Ade and Melissa are my all-time favorite couple this season.

August 15, 2010

Glass study

This green glass bottle is from my mom's old home up on a mountain in Western Japan.  Until over 40 years ago, her family had tons of these and used it for housekeeping stuffs (perhaps for making their own saki?).  But it was so common that nobody paid any heed and the bottles were abandoned in the back yards, from where my mom picked up one.  Wish they still have these, but unfortunately no.

I cut out the hen in the green glass some years ago.  Mom kept it and put it in a glass.

This gold/amber glass pot is from Okinawa (I am not so sure) which my grandpa bought as a souvenir before I was born.


A beauty salon in my parent's neighborhood is full of birdy stuffs which I absolutely love.  The last photo is the neighborhood -  so green and pretty.


I went back to my parent' place for my 3 days weekend / summer vacation, and spent a very crafty weekend! I picked the easiest pattern out of my favorite dress-making book - ソーイング・トーク.
The fabric is from Kamakura Swany:  They have great selection of fine quality fabric, and most of them are pretty inexpensive.

It's cut biased, so even the fabric is cotton/linen, the dress is pretty stretchy.   
I lined neck and arm holes with biased tape (or whatever called in English...).  I did it for the first time in almost 20 years, so it was quite a work.  I used to make my own clothes when I was in high school, but haven't done it ever since.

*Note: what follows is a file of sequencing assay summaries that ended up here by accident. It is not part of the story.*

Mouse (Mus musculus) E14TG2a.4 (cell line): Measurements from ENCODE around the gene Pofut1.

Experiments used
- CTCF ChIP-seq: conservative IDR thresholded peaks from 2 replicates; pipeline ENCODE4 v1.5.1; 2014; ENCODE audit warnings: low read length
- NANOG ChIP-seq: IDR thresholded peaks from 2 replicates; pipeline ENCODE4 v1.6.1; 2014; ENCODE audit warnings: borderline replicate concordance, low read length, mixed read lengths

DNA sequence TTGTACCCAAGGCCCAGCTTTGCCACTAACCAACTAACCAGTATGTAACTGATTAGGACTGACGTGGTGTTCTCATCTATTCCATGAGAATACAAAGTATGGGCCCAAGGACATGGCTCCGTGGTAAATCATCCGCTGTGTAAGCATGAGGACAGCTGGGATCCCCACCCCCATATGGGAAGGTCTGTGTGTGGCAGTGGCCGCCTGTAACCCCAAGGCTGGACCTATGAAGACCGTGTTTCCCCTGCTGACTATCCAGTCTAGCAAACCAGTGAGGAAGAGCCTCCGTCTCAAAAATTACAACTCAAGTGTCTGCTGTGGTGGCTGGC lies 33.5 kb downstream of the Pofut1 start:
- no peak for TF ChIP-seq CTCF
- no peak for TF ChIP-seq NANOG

Not sure if people do this in other countries, but my mom taught me how to mark the lines with threads and stitches, like this. The dress fits me perfectly!  Although the dress is very simple, it took me a full day.... phew.

With a small piece of soft gauze (double sided, one side stripes, the other side plaid), I made a simple  scarf for summer.  I cut up 100cm x 50cm fabric into 4 pieces, sew them back together in 25 x 200cm scarf.  My mom gave me a ribbon to hide where I joined the pieces, and when I looked closer, the ribbon says "Wedgewood"!  But I used it anyway.

August 09, 2010


「幼年期の終わり」― と、小説のタイトルを小見出しに使うことも考えたのですが、Clarkeの綴り方が大好きで、タイトルに付けたかった。



Esquireが廃刊になった際、まだ書店にあったバックナンバーを大人買いしてキープしてあったSF特集。2008年のもので、クラークが亡くなった直ぐ後に作られたもののようです。 雑誌は手元に暫くあってディックや若手SF作家の記事は既に読んであったのですが、ここでもクラークの偉業を語る特集は飛ばしていました。興味のなさが伺える。。。(笑) 先週、なんとなく読み返してみたらすごく面白かったのです。




August 02, 2010

Dreaming of..

I feel ashamed but confess that, I dreamed about me dating Syler (from TV series Heroes), knowing that he was a psycho killer. Crazy, gosh, I know.